Lecture 2

Analytical Methods of Location Planning

The various analytical methods of location planning are affected by the way the distances are measured and the objective function is used.

Distance measure

The distance measure involved in a facility location problem is an important element in formulating an analytical model. There are two ways to measure the distance between two facilities.

1. Rectilinear Distance
2. Euclidean Distance

Rectilinear distance

When distance between two facilities is measured along path that is orthogonal to each other, then that distance is termed as rectilinear distance. Suppose two facilities are located at points represented by ( X 1 , Y 1 ) and at ( X 2 , Y 2 ) (figure 1), then the rectilinear distance between the facilities will be :

| X 1 - X 2 | + | Y 1 - Y 2 |

Figure 1: Rectilinear Distance

Euclidean distance

When distance is measured along straight-line path between the two facilities, then that distance is termed as Euclidean distance. Suppose two facilities are located at points represented by ( X 1 , Y 1 ) and at ( X 2 , Y 2 ) (figure 2), then the Euclidean distance between the facilities will be

{ ( X 1 - X 2 ) 2 + ( Y 1 - Y 2 ) 2 } 1 / 2

Figure 2: Euclidean Distance

The whole family of distance measure ( D K ) for the distance between two points ( X 1 , Y 1 ) and ( X 2 , Y 2 ) is defined by the following formula:

D K = { ( | X 1 - X 2 | ) K + ( |Y 1 - Y 2 |) K } 1 / K

when K =1 the above equation takes the form as:

D 1 = { ( | X 1 - X 2 | ) + ( |Y 1 - Y 2 | ) }

This equation gives the measure of rectilinear distance.

when K =2 the above equation takes the form as:

D 2 = { ( | X 1 - X 2 | ) 2 + ( |Y 1 - Y 2 |) 2 } 1 / 2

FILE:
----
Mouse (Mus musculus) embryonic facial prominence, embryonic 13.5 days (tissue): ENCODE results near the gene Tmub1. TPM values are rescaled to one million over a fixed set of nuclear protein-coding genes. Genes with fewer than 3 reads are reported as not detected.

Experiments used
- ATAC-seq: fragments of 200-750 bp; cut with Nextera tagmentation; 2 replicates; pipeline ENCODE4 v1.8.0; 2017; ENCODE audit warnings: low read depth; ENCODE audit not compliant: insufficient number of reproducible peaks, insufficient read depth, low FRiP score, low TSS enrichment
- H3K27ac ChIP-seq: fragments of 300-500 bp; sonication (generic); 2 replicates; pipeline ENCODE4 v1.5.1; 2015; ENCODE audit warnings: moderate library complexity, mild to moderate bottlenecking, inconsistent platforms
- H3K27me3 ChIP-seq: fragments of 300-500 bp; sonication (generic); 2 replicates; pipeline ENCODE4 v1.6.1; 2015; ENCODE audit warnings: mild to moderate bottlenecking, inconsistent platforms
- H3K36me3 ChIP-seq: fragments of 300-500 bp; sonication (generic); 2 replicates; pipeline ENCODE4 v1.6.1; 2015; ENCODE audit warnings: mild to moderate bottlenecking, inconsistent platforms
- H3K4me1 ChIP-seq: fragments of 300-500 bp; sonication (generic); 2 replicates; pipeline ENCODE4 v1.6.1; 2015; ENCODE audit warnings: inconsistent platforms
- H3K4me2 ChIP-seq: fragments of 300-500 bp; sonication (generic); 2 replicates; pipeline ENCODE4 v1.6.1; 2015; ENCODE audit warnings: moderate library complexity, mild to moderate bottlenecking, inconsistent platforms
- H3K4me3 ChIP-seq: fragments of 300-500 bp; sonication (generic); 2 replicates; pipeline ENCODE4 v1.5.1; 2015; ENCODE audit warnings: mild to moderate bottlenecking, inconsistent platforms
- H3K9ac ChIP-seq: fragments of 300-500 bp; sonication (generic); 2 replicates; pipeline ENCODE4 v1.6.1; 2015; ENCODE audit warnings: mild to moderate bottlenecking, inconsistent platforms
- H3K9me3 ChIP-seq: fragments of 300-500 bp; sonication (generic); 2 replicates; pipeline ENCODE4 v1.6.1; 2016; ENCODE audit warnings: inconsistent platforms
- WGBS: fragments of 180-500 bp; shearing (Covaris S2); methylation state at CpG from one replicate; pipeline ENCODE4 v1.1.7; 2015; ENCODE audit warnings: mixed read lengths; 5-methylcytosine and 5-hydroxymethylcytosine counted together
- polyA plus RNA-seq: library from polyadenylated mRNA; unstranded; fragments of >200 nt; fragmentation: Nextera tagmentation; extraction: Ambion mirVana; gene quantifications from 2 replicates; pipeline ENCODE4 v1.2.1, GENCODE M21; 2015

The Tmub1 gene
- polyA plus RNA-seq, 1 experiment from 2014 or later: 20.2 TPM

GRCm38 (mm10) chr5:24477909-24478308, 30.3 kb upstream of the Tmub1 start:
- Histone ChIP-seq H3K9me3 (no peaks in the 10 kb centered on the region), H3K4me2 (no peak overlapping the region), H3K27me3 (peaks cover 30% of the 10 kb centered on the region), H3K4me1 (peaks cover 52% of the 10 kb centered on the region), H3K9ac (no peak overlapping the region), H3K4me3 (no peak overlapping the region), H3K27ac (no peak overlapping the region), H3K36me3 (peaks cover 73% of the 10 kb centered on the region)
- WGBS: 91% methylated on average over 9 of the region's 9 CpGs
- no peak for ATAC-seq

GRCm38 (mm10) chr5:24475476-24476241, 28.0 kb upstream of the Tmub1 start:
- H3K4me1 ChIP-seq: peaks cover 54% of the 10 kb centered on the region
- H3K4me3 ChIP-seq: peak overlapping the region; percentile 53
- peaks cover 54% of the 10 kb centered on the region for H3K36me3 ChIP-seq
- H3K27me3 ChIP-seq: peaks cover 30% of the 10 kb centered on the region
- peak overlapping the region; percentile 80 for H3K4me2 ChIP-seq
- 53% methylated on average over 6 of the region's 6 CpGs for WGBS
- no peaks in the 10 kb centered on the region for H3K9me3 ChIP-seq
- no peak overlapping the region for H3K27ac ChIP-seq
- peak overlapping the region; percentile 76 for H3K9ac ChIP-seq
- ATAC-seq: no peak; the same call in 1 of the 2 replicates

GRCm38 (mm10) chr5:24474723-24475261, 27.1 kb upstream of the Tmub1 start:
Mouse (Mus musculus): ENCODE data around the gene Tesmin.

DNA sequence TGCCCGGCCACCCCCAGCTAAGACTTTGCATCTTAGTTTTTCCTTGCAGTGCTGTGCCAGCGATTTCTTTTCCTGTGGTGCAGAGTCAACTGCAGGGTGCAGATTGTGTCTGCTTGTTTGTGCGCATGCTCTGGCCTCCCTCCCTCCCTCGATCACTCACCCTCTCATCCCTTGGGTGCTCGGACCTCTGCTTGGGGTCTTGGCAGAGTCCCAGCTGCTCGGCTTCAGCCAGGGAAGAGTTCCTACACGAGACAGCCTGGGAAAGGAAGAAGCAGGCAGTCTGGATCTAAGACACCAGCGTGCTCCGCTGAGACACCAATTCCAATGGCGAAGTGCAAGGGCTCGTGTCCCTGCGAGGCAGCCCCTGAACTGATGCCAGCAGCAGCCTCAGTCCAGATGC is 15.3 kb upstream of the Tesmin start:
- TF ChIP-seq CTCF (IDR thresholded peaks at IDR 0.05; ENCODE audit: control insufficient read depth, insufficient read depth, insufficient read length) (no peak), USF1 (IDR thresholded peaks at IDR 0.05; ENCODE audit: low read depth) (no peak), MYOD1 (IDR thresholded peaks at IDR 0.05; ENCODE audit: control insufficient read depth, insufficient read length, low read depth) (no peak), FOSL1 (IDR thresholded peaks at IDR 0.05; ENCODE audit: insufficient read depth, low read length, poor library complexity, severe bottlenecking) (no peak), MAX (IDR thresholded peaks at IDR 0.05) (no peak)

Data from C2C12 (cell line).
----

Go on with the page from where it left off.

This gives the measure of Euclidean distance.

Techniques of conducting a facility location study

The following techniques may be used for deciding the best location of a facility.

• Factor rating method
• Transportation method

Factor rating method

The factor rating method is explained below by an example of deciding the best site out of the three proposed sites.

• To evaluate these alternative sites we identify five factors such as raw material, market, land cost, community attitude, and transportation facility.
• Provide the weights to each factor. Suppose we allocate 10 points to market and raw material, 8 points to land cost, 7 points to community attitude, and 6 points to transportation facilities.
• Rate each alternative for each factor on a scale of 10. Suppose, for factor raw material the A alternative gets 9 points, B alternative gets 10 points and C alternative gets 8 points.
• Tabulate all the above information as given in Table 1.
• Repeat the same procedure (step 3 and 4) for other factors.
• Multiply the weights of each factor with the rating of each alternative and record on the lower half of the rectangle under each alternative.
• Add the score of each alternative and record in front of Total.
• The best alternative is that alternative which has the maximum score. If two or more alternatives have the maximum score, then those alternatives should be selected and a separate evaluation should be made for those alternatives only.

Table 1: Factor Rating Chart

 Factors Weights Location A Location B Location C Raw material 10 9 90 10 100 8 80 Market 10 8 80 8 80 9 90 Land cost 8 7 56 8 64 8 64 Community attitude 7 10 70 9 63 10 70 Transportation facilities 6 8 48 7 42 10 60 Total 347 349 364*

* Best Alternative is Location C

Transportation method:

The transportation problem is concerned with the distribution of goods or services from various sources to various destinations. The transportation problem can be formulated as a linear programming problem. The total transportation cost at various locations can be calculated and the location with the least total transportation cost can be chosen (Turner, W.C, et al., Introduction to Industrial and System Engineering, Second Edition, Prentice –Hall, Inc. New Jersey 1987).

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